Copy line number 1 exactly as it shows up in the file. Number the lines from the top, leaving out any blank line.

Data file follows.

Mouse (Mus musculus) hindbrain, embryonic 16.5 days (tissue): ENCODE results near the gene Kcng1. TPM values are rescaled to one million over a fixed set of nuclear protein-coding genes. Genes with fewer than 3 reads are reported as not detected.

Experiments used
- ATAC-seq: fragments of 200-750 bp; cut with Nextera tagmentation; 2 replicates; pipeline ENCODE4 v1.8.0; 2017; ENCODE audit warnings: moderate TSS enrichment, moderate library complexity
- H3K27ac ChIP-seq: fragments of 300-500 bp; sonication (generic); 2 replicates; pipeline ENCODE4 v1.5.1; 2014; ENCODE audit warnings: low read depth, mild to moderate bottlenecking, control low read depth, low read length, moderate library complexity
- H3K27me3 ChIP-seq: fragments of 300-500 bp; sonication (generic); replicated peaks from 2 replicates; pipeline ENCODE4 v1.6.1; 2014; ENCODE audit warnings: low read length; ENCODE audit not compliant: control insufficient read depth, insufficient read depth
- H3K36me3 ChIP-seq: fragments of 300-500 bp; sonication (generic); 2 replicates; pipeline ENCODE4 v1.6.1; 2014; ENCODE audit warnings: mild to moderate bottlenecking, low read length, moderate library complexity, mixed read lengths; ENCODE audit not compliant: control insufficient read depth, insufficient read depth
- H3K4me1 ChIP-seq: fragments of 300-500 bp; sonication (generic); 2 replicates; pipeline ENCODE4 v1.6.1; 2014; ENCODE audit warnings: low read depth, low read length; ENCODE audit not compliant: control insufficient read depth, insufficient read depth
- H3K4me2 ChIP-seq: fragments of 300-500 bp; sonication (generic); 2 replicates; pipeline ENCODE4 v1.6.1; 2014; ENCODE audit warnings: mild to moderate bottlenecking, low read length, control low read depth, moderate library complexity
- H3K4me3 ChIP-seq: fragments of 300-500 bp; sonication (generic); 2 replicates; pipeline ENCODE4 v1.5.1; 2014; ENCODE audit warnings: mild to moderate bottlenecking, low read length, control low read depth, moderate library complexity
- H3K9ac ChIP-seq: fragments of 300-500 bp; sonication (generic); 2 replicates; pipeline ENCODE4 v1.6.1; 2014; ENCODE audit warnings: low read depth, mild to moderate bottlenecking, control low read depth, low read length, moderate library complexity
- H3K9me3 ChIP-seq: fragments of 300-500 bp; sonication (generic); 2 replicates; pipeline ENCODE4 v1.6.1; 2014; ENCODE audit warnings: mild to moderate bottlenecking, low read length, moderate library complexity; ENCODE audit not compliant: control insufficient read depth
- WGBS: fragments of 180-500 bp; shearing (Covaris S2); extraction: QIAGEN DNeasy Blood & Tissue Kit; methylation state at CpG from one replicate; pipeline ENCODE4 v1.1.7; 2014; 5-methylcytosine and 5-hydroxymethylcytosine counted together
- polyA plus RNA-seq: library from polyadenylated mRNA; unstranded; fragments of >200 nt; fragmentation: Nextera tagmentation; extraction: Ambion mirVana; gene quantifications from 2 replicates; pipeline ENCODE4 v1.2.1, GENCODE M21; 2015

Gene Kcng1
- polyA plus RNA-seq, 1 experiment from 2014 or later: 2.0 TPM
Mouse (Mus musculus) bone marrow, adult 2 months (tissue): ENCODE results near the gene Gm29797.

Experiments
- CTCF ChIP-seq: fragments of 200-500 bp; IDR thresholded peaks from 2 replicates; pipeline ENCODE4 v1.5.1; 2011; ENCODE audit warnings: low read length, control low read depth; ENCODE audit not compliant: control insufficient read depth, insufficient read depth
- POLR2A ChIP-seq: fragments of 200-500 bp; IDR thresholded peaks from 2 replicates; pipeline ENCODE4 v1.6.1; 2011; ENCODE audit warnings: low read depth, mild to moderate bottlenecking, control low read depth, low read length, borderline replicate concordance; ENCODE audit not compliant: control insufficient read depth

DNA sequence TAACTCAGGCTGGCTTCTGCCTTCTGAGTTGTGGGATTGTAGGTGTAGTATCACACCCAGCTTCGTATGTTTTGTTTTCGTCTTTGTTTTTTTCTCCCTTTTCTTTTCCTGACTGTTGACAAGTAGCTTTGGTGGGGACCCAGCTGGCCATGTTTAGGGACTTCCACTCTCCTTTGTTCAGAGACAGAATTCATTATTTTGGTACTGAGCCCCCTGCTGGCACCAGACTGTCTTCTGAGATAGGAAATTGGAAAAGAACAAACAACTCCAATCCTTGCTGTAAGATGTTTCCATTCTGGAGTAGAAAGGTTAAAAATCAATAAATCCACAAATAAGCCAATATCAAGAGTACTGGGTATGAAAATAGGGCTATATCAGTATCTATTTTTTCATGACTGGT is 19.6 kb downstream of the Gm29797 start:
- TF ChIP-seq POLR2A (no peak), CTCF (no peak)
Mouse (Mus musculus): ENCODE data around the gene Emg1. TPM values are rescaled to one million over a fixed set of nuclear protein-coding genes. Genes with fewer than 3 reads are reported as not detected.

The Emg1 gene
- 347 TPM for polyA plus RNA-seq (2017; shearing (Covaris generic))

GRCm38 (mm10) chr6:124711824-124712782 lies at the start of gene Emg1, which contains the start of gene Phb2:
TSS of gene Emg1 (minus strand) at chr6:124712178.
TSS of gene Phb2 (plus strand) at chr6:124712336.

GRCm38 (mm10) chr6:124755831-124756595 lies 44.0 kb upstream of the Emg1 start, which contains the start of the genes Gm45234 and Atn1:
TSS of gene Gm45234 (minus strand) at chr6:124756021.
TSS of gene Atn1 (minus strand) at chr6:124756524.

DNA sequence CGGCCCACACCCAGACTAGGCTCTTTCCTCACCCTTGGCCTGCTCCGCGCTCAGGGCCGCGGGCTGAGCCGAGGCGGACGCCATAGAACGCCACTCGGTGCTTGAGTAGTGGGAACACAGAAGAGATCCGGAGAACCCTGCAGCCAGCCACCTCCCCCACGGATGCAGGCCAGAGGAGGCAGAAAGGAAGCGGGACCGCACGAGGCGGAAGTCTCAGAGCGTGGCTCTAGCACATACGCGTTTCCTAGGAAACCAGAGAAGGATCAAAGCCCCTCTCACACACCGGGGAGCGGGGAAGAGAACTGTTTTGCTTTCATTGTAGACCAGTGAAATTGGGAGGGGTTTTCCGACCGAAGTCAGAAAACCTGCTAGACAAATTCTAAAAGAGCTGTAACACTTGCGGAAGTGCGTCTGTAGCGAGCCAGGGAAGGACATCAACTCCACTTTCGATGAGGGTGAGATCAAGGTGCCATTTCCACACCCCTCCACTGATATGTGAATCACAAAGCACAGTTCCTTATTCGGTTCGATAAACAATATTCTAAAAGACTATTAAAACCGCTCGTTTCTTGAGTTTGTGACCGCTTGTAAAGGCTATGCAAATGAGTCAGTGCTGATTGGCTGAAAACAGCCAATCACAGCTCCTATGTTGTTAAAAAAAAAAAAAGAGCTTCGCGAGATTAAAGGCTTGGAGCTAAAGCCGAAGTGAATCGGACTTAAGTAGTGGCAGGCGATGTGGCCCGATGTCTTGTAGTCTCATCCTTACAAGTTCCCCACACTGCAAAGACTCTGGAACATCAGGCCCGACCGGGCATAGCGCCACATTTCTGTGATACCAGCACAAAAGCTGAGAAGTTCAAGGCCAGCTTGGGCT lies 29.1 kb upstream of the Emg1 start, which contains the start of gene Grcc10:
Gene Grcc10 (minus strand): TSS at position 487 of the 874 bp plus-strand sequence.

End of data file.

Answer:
Mouse (Mus musculus) hindbrain, embryonic 16.5 days (tissue): ENCODE results near the gene Kcng1. TPM values are rescaled to one million over a fixed set of nuclear protein-coding genes. Genes with fewer than 3 reads are reported as not detected.